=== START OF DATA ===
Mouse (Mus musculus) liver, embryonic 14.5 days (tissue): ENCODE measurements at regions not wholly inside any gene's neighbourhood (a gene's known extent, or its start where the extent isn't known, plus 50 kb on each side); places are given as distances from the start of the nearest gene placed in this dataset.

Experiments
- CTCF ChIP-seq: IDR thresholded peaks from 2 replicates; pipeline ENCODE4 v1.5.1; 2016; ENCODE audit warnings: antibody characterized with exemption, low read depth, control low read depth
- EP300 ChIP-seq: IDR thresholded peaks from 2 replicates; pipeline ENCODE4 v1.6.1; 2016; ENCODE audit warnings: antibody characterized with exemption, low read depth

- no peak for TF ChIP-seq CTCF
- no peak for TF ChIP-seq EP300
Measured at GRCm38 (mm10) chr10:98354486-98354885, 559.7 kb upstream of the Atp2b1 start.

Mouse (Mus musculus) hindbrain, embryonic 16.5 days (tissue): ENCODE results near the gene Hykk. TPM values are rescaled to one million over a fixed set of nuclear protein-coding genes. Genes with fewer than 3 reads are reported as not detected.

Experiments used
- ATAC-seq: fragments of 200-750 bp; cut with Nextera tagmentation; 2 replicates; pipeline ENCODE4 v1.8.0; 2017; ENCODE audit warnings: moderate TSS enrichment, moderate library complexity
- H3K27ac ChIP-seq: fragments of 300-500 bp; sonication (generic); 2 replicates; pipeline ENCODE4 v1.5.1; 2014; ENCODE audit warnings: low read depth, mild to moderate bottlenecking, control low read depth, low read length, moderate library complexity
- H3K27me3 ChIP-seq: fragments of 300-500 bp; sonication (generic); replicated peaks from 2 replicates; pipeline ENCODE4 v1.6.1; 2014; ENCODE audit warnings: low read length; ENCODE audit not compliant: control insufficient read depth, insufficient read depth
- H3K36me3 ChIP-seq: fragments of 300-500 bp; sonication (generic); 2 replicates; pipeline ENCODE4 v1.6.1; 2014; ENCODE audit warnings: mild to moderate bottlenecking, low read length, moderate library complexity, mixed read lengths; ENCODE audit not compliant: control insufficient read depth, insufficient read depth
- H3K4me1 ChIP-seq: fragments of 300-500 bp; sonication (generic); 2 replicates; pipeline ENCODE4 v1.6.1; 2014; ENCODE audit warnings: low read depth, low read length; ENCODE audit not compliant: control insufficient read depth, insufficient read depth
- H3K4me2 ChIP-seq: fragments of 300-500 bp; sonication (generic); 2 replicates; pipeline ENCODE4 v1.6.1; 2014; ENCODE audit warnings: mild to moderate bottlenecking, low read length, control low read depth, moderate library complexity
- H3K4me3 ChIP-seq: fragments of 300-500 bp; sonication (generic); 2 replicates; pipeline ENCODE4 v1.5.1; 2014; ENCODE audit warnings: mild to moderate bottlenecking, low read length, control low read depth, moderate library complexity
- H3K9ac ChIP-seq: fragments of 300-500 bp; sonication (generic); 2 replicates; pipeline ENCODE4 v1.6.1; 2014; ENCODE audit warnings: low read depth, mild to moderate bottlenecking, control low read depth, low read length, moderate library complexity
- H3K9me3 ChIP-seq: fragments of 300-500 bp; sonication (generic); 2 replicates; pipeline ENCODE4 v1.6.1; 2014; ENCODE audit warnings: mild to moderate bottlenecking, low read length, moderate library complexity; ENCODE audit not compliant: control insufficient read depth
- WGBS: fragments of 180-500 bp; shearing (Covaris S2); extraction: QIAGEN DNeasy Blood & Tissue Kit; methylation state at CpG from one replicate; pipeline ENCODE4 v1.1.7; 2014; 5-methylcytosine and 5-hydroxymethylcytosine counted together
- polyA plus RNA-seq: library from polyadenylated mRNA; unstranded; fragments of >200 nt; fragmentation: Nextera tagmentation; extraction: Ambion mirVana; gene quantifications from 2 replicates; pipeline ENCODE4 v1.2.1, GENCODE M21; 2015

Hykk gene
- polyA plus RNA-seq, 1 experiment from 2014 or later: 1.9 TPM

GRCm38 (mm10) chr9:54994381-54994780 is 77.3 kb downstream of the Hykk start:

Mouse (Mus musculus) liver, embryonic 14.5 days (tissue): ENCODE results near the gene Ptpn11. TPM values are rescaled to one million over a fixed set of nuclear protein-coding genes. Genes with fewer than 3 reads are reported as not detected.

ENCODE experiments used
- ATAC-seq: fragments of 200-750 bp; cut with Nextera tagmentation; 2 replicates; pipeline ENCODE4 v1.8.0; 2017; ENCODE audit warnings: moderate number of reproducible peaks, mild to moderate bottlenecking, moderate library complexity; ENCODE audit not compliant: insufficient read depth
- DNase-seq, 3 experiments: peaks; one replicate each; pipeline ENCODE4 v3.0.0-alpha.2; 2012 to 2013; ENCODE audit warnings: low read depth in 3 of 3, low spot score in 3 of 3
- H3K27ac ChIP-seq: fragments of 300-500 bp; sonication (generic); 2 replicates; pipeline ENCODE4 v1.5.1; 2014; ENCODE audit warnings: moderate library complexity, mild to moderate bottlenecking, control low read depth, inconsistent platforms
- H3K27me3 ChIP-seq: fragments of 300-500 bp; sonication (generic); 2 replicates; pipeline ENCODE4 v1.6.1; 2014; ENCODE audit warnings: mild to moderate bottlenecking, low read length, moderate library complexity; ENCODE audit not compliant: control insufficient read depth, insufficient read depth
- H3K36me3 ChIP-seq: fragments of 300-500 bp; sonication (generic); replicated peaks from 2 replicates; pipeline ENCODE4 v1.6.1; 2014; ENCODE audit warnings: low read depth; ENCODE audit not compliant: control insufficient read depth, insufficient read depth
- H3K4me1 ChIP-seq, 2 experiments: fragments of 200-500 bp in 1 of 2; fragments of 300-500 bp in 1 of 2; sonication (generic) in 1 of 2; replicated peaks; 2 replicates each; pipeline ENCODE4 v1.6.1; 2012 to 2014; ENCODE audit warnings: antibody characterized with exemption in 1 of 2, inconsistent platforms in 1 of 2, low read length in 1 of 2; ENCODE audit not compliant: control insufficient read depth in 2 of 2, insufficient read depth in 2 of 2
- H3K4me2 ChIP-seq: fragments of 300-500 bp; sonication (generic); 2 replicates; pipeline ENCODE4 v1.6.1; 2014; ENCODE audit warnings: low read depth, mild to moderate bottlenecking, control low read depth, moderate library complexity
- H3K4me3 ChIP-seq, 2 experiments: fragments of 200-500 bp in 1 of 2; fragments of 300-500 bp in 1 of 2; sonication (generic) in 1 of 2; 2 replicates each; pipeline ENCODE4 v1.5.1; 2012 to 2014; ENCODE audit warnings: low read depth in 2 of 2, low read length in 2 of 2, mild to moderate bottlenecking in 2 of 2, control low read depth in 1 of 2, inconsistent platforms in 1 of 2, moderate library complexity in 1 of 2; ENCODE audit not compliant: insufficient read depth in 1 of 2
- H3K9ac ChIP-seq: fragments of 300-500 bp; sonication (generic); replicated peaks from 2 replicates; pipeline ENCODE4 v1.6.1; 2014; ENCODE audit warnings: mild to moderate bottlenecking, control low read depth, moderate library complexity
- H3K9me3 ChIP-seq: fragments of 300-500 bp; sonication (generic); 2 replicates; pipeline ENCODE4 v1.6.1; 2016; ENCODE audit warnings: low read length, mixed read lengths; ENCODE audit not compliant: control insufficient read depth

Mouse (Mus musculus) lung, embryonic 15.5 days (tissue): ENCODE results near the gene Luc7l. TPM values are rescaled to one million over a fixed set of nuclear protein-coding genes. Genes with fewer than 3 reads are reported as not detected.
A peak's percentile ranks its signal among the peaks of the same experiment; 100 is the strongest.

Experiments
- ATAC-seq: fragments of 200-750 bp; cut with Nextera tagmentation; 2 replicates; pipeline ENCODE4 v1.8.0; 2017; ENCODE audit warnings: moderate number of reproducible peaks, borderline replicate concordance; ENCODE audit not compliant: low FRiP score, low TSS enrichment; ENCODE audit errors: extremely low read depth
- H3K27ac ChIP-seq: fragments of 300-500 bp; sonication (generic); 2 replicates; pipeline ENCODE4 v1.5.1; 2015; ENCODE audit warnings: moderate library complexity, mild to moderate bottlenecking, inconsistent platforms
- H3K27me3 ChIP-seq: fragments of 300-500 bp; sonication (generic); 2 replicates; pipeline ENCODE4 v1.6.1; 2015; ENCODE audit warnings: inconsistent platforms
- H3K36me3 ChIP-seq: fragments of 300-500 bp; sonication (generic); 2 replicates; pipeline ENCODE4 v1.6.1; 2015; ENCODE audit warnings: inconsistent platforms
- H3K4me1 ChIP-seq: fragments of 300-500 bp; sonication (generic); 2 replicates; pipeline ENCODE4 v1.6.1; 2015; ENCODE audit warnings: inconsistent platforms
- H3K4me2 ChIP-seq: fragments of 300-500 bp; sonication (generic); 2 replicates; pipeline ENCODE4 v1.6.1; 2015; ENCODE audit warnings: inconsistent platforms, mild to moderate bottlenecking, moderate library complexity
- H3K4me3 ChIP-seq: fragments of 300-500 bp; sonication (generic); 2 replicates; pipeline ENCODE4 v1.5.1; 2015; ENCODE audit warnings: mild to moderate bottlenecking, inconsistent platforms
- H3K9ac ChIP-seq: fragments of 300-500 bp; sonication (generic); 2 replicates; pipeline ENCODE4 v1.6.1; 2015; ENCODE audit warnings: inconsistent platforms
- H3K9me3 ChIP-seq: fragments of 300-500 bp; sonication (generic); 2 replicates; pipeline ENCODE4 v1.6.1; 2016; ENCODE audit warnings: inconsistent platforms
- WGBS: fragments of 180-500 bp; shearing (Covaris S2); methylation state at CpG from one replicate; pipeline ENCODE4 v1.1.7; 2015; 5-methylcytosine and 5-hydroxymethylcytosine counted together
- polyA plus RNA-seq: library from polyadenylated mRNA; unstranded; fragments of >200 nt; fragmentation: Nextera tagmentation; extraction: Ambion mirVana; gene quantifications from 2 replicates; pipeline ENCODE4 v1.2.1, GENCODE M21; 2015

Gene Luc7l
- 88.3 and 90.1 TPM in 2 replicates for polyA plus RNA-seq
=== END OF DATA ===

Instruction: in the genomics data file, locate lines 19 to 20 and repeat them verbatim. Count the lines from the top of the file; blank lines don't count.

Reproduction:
- WGBS: fragments of 180-500 bp; shearing (Covaris S2); extraction: QIAGEN DNeasy Blood & Tissue Kit; methylation state at CpG from one replicate; pipeline ENCODE4 v1.1.7; 2014; 5-methylcytosine and 5-hydroxymethylcytosine counted together
- polyA plus RNA-seq: library from polyadenylated mRNA; unstranded; fragments of >200 nt; fragmentation: Nextera tagmentation; extraction: Ambion mirVana; gene quantifications from 2 replicates; pipeline ENCODE4 v1.2.1, GENCODE M21; 2015